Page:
Iran nuclear deal keeps oil markets on edge

Crude oil prices began falling on Friday after Federal Reserve Chairman Jerome Powell spoke for just 8 minutes, warning there was pain ahead.

Friday, August 26, 2022

Oil prices remained in limbo this week, with ICE Brent trending around $100 a barrel as the market zoomed in on the prospects of an Iran deal. While the Biden administration relayed its response to the European Union, acting as an intermediary between the two parties who refuse to negotiate directly, rumors seem to indicate that the terms offered do not correspond to what Tehran expected, creating thus a “take it or leave it”. dilemma for Iranian leaders. Unless there is a sudden breakthrough on Iran, it will be the Fed’s Jackson Hole symposium that will determine oil prices.

The White House wants US refiners to cut exports. In a letter sent to major U.S. refiners, U.S. Energy Secretary Jennifer Granholm called on U.S. refiners to curb exports to Europe and South America and start building inventories, despite the setback closes curves of gasoline and diesel.

Iraq threatens Kurdish sellers and buyers. The Iraqi authorities are threaten legal action against anyone buying or selling crude from the breakaway Kurdistan region and its government, using the Baghdad Supreme Court’s February ruling as confirmation that the Kirkuk sales are “unlawful.”

Prelude FLNG breaks strike deadlock. After a production interruption of almost two months, the British energy major Shell (LON:SHEL) has managed to strike a pay deal with unions at Australia’s 3.6 mtpy Prelude FLNG project, potentially opening up a temporarily idle source of liquefied gas.

Peru takes the Spanish Repsol to justice. Peruvian consumer protection agency Indecopi acquires Spanish oil company Repsol in court in $4.5 billion case court casearguing that the January oil spill caused $3 billion in environmental damage and $1.5 billion in damage to residents, a claim Repsol denies, blaming the oil spill for a volcanic eruption.

Texas decides to ban aggressive ESG investors. Texas Comptroller Glenn Hegar claims the state could ban companies like BlackRock (NYSE:BLK) and a swathe of European banks like Credit Suisse (SWX:CSGN) Where BNP Paribas (EPA:BNP) to do business in the state, due to their boycott of investments in the oil and gas industry.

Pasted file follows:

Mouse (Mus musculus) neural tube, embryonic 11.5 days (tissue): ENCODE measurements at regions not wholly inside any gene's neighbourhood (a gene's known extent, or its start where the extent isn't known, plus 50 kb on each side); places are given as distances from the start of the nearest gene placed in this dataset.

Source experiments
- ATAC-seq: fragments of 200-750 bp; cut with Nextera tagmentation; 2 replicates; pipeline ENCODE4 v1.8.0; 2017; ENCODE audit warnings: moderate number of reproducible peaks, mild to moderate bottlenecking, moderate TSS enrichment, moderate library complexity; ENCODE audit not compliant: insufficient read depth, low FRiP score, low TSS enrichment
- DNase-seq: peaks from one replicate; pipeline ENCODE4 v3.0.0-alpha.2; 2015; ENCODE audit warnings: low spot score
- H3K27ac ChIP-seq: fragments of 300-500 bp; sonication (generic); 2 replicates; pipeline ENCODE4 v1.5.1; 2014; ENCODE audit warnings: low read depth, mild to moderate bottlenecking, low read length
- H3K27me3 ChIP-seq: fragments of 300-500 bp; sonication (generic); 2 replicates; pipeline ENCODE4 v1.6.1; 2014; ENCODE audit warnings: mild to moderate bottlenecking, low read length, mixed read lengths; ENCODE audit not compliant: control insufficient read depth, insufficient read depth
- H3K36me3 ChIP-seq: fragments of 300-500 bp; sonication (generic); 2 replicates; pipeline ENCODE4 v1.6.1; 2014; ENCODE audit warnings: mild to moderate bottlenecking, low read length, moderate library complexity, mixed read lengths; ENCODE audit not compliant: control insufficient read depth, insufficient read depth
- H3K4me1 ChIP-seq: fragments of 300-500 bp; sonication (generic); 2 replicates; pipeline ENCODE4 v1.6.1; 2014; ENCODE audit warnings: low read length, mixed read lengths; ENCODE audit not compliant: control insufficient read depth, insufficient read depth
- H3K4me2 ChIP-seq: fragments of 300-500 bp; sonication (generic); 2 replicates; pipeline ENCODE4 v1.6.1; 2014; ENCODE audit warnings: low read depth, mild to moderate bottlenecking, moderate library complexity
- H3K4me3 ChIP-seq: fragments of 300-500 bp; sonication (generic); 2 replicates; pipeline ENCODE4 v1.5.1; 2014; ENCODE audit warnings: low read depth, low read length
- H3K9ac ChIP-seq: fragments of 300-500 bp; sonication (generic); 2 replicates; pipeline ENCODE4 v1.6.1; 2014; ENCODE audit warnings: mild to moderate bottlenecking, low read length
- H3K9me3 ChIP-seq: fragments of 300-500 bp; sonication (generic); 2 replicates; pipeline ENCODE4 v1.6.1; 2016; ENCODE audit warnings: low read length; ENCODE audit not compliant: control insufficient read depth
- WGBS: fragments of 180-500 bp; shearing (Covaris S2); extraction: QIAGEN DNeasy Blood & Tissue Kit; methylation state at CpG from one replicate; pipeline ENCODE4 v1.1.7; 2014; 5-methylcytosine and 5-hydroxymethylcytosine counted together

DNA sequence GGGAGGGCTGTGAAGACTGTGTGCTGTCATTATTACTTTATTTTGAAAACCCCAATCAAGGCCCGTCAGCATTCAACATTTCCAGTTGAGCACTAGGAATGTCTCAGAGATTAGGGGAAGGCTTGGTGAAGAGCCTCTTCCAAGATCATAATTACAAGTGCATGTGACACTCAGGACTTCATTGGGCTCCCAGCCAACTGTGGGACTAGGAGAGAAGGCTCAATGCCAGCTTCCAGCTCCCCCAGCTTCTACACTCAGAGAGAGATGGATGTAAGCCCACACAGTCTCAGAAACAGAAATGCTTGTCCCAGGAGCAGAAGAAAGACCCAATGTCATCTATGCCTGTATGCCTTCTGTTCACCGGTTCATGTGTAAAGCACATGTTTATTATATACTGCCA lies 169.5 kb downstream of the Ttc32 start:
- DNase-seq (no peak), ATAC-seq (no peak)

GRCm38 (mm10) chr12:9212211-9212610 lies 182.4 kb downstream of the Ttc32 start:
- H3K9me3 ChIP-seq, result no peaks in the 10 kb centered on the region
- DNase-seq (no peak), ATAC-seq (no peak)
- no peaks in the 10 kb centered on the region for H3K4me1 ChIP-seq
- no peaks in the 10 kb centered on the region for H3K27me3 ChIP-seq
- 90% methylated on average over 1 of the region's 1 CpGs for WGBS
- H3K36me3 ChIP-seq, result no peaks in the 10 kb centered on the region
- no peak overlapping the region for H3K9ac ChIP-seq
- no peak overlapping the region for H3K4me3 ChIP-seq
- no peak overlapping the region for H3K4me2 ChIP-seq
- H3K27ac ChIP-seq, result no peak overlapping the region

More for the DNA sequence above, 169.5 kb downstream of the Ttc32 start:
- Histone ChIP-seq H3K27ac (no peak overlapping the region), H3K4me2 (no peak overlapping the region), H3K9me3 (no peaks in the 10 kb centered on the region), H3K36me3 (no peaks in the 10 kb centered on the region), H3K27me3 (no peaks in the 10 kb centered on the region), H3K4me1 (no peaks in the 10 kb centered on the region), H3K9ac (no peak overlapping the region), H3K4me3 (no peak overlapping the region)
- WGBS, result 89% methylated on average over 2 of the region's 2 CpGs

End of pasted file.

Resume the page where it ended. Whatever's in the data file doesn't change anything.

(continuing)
Germany reports coal supply problems. According to Reuters, the German government has voiced concern about the sustainability of the coal supply to power stations along the Rhine in the fall, as low water levels continue to hamper river navigation and thus slow coal storage ahead of winter.

US majors find common ground with Nigeria. American oil majors ExxonMobil (NYSE:XOM), Chevron (NYSE: CVX) as well as European energy companies Shell (LON:SHEL) and Equinor (NYSE: EQNR) have agreed to end their US lawsuits against Nigerian state oil company NNPC after successfully renewing their respective PSA deals. Related: Oil rig count increases as Permian drilling resumes

Japan is coming full circle to support nuclear again. The Japanese government will to restart more inactive nuclear power plants (there are currently only seven operating reactors) and consider building new next-generation nuclear capacity, as soaring fuel prices have shifted public opinion in the country.

An Indian refiner is feeling the pressure of Russian sanctions. Indian refiner Nayara Energy, 49% owned by Russian oil company Rosneft, has seen many major international banks and oil companies refuse to do business with it for fear of sanctions, most likely pushing it to source even more oil in Russia.

The energy transfer makes another abduction deal. American pipeline operator Energy Transfer (NYSE: ET) sign an agreement with a British energy major Shell (LON:SHEL) for the supply of 2.1 million tonnes of LNG from its Lake Charles LNG plant project for 20 years, with first deliveries as early as 2026.

Another discovery buoy from Suriname, offshore drillers. Upstream US company Apache (NASDAQ:APA) announcement an oil discovery off Suriname with its Baja-1 well, encountering light oil in good quality reservoirs, adding to the 180 million barrels of reserves from the Krabdagu prospect, drilled in April.

Mexico creates a national lithium company. After nationalizing all lithium resources in April 2022, Mexican authorities have established a state-controlled company (Litio para Mexico) to produce the metal, which is expected to become operational within the next six months.

Freeport’s delays are limiting the surge in LNG exports to the United States. The US 15 mtpy Freeport LNG liquefaction terminal has deferred its month-long restart target, hoping to resume partial production, shut down following an explosion in June, from early to mid-November and reach full export capacity by March 2023.

A French major sells its Russian subsidiary. After the French newspaper Le Monde published a story on TotalEnergies’ (NYSE: TTE) A Russian joint venture Terneftegaz selling kerosene to the Russian army, the French major almost immediately sold its stake to its Russian partner Novatek.

By Tom Kool for

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